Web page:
• Specific – Written comments on students’ work (spelling out why it was good and what could be improved or extended) have a far more positive impact on motivation and performance than grades or generic praise (“Good work”). With formative assessments, there’s an argument for giving comments and no grades.

• Task-focused, self-referenced, with identifying next steps – Feedback should target specific features of students’ performance, refer to their own previous performance, and identify what needs to be done next. These components are especially important for middle-school students, say Koenka and Anderman, because they make the feedback informational rather than controlling, supporting early adolescents’ “burgeoning need for autonomy.” The informational approach also encourages the development of self-efficacy – confidence in one’s own ability to complete tasks successfully. Commenting on students’ writing using track changes and comment boxes is a great way to give focused, self-referenced, and a next-step focus. Providing comments via video livestreaming is even more effective.

• Not norm-referenced – Comparing students’ performance to that of their peers is especially damaging for middle-school students because of their heightened sensitivity to the opinions of their contemporaries. A teacher’s comments, however well-meaning, about the “best lab report in the class” or a “terrific class average” are not helpful to students who didn’t do so well. And counterintuitively, praise isn’t good for students who are singled out because it may set them up for ostracism and communicate that it’s all about outperforming others rather than the intrinsic benefits of learning.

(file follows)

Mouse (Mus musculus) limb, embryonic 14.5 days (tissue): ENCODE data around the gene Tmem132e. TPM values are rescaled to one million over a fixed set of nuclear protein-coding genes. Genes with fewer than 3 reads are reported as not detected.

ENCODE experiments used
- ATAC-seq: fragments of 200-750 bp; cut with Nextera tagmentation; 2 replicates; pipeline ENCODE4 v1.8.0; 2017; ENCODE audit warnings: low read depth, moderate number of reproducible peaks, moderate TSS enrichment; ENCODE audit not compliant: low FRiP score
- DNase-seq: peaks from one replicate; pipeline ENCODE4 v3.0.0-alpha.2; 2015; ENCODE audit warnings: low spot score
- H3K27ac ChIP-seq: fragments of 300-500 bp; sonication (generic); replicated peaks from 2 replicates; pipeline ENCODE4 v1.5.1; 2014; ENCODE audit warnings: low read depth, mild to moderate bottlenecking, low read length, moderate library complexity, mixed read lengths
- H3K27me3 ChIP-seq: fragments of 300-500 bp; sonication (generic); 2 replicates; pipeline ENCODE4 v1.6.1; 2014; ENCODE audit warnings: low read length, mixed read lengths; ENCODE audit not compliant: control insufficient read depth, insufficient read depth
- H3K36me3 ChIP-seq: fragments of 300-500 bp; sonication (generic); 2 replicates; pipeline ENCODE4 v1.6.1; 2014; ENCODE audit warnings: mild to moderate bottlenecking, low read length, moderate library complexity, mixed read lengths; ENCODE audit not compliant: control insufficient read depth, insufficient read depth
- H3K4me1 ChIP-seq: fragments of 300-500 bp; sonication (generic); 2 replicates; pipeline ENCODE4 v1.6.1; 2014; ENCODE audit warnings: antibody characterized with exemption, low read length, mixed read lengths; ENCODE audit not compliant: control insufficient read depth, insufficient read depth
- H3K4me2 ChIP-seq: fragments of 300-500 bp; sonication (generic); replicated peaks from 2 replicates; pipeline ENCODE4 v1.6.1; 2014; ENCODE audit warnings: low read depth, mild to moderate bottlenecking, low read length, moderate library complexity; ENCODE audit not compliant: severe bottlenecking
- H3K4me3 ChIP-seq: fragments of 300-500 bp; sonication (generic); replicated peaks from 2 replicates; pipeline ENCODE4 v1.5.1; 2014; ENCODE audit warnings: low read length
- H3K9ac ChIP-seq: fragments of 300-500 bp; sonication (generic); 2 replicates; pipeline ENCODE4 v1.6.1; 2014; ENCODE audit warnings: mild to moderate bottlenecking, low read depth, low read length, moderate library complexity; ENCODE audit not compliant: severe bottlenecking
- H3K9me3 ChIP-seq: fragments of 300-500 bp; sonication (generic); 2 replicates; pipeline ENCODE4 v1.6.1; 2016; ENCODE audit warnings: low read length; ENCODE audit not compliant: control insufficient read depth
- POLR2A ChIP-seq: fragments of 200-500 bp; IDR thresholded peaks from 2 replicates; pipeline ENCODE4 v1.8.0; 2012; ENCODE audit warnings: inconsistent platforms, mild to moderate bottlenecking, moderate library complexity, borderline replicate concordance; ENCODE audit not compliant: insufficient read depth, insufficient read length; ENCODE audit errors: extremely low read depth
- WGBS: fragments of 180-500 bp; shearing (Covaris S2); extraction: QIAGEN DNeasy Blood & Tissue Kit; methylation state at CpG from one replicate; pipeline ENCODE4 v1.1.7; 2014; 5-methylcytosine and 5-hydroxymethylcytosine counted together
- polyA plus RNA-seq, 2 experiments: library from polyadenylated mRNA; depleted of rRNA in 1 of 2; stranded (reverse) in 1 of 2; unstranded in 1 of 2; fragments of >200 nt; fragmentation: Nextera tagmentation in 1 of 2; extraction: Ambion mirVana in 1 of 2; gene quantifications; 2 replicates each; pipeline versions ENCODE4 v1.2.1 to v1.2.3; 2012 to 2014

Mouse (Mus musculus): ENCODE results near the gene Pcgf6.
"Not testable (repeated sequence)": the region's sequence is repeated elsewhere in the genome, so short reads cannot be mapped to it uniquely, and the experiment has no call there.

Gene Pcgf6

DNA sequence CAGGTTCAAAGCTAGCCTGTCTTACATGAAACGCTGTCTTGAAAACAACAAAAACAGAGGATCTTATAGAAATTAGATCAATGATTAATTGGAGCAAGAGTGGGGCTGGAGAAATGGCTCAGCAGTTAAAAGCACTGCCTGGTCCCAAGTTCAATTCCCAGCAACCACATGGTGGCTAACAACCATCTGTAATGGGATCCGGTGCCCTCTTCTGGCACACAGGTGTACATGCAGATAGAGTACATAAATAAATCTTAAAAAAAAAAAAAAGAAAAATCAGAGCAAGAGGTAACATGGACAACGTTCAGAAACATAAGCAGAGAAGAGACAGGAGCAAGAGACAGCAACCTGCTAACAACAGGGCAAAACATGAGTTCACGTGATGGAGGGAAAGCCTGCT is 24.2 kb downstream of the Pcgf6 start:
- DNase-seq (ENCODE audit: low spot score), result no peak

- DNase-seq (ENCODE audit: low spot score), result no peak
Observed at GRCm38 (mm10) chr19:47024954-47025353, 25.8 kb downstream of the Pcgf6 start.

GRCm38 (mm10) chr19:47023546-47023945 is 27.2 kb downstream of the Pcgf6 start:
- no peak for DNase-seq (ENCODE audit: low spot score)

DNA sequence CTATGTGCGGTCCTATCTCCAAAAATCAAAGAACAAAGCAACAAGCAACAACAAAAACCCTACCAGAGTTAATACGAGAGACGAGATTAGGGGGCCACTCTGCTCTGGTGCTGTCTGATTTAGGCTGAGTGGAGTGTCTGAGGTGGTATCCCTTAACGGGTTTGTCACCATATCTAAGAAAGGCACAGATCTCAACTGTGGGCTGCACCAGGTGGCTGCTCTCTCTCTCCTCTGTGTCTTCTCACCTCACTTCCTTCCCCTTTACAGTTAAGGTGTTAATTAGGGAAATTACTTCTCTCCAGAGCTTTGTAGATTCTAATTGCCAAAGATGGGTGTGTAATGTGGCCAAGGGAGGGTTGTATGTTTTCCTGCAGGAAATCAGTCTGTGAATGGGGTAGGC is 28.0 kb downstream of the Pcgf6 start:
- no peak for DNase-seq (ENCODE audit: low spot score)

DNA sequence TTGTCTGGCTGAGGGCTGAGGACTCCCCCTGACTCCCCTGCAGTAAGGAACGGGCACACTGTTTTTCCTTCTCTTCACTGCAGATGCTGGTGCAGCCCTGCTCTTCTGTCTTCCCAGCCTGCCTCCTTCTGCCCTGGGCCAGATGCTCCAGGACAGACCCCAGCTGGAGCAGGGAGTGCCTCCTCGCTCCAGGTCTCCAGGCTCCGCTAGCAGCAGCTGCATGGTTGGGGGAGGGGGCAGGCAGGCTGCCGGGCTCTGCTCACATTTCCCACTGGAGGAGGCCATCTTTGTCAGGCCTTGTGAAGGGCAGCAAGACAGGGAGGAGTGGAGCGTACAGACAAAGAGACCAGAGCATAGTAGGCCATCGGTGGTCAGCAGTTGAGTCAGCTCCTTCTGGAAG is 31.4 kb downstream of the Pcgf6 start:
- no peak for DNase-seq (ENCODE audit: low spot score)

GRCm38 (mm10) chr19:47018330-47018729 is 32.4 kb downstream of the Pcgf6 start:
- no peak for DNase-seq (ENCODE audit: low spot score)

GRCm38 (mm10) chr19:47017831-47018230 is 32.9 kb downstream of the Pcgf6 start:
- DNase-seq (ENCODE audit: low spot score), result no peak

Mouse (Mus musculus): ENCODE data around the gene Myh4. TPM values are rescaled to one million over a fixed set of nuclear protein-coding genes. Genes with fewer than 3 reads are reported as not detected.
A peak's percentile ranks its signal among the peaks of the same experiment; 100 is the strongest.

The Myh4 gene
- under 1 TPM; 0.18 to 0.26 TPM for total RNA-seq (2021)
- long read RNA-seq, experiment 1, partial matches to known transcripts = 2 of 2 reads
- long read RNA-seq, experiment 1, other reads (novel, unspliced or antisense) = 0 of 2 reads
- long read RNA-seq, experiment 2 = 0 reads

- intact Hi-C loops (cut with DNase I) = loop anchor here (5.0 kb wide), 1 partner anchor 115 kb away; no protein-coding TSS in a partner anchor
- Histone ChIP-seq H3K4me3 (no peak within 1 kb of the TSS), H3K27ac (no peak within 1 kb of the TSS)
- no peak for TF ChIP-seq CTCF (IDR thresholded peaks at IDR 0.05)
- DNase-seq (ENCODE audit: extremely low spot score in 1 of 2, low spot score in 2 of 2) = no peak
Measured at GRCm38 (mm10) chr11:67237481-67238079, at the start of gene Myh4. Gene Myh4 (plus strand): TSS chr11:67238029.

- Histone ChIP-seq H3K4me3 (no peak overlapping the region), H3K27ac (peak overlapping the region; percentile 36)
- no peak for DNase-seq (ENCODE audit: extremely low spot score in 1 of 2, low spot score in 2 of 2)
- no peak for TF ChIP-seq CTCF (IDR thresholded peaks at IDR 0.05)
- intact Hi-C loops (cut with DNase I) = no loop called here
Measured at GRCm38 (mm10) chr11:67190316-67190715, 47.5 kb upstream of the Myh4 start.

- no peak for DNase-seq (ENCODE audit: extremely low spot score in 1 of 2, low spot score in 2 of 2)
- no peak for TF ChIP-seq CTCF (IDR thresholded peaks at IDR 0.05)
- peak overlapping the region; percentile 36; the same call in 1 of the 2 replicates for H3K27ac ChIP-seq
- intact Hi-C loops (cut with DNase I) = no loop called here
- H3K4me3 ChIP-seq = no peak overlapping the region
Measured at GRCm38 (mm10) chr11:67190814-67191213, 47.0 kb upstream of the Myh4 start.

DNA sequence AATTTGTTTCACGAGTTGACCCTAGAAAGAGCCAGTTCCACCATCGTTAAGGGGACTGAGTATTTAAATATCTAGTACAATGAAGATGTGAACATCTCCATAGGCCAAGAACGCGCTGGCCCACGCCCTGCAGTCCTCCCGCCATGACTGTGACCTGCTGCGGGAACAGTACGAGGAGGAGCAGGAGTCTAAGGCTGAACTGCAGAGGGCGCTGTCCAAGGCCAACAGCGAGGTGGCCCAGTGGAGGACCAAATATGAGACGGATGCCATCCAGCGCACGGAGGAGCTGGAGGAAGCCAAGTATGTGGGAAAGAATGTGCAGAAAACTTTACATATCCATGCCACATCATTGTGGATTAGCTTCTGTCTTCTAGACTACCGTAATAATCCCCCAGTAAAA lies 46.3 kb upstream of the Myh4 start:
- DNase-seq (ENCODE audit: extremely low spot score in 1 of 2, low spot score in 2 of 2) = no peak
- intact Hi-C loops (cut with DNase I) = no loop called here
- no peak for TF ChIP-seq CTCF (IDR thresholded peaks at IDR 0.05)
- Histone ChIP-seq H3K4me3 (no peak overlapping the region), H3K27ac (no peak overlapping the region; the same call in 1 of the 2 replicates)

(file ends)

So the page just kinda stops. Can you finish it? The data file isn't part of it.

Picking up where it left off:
• Not about personal characteristics – The trap with comments like “You’re a natural writer” and “You were born to be a scientist” is that the traits are seen by students as innate and unchangeable. This encourages a fixed versus a growth mindset, definitely not helpful to improving performance. Students may react positively in the moment, but it will sap their motivation and willingness to take risks and deal with more-challenging work down the road. Koenka and Anderman say that fixed-mindset thinking is especially unhelpful to middle-school students since they are just forming their adult identities.